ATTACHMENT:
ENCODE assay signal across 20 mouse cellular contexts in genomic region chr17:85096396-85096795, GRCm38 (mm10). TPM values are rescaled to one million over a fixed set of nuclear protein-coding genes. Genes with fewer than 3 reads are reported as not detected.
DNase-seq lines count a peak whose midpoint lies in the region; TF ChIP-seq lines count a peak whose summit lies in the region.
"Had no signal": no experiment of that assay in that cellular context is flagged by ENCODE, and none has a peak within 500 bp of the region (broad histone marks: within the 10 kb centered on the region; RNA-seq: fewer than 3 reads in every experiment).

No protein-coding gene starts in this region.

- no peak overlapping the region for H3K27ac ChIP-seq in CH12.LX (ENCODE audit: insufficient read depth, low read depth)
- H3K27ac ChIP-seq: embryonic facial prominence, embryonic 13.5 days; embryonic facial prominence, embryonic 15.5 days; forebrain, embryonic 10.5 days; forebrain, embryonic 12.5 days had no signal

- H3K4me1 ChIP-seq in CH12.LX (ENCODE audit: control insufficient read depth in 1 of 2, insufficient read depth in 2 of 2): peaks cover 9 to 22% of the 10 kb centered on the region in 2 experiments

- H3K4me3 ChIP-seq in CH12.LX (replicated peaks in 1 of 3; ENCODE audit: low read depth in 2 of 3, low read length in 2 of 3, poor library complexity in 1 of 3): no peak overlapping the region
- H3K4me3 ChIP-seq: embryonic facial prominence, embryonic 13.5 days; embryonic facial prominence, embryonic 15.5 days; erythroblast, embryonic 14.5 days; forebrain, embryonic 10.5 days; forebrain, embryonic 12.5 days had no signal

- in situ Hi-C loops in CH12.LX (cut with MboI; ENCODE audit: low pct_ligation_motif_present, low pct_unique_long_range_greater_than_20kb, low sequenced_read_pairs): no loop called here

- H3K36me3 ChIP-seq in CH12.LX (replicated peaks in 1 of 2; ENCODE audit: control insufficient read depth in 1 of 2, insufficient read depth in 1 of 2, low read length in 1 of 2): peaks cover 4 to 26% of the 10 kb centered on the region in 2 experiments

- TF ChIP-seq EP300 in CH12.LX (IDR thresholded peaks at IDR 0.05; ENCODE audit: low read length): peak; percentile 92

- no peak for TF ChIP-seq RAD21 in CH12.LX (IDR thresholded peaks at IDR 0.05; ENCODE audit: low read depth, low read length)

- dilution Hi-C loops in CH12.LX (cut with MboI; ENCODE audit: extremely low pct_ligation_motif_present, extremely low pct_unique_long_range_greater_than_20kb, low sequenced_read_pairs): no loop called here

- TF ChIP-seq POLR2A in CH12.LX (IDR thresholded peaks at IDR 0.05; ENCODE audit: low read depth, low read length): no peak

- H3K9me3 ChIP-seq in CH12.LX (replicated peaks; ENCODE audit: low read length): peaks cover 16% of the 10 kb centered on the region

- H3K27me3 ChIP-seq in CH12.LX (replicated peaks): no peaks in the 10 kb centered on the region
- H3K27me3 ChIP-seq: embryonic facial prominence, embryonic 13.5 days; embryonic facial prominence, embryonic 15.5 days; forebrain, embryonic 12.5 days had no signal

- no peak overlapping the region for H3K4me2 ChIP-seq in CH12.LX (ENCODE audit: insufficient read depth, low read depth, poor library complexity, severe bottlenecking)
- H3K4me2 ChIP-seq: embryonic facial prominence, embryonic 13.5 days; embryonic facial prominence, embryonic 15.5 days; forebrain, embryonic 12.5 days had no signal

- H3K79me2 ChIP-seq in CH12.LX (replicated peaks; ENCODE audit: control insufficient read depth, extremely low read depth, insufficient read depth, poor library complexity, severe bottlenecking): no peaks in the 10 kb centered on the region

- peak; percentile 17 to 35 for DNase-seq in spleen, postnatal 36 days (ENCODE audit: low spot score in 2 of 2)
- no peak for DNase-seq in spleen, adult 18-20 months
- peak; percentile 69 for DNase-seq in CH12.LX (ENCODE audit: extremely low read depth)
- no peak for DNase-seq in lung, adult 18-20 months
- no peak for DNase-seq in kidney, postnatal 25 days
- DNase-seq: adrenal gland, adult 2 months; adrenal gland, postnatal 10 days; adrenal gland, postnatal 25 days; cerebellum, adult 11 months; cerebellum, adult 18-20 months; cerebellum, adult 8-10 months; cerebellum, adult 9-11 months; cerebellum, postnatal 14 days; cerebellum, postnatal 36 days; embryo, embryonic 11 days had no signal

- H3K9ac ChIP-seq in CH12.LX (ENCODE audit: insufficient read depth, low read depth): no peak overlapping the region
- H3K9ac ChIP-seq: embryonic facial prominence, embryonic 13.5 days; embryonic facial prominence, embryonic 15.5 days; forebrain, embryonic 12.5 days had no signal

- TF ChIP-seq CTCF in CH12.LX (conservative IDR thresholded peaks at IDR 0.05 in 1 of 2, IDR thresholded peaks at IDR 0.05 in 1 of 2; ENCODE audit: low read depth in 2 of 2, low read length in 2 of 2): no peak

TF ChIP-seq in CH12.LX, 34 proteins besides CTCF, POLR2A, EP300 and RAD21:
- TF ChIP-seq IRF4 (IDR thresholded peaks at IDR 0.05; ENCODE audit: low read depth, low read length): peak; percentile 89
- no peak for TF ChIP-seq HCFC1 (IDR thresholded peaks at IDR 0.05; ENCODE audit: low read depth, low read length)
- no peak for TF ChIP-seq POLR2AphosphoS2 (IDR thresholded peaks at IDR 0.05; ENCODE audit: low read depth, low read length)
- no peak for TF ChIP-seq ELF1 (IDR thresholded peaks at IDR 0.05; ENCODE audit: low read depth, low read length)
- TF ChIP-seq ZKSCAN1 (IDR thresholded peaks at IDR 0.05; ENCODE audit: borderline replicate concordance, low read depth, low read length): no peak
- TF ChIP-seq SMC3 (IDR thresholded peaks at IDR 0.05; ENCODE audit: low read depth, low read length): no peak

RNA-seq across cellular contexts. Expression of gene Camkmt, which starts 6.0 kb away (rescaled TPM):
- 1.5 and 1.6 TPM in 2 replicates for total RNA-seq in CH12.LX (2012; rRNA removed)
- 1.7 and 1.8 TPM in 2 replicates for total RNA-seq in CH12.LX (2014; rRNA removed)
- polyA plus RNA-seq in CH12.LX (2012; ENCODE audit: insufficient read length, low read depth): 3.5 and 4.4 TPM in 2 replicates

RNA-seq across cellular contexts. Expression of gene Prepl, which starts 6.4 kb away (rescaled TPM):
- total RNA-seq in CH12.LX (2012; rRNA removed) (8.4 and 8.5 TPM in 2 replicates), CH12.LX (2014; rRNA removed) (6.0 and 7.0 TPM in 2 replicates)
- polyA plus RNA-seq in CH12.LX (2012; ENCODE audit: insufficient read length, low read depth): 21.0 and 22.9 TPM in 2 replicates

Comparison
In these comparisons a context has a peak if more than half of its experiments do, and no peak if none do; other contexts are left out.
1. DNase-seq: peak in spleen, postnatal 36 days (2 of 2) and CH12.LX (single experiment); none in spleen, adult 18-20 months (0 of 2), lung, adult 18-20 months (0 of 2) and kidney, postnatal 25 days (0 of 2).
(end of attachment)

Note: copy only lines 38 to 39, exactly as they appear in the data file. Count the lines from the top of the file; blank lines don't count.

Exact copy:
RNA-seq across cellular contexts. Expression of gene Camkmt, which starts 6.0 kb away (rescaled TPM):
- 1.5 and 1.6 TPM in 2 replicates for total RNA-seq in CH12.LX (2012; rRNA removed)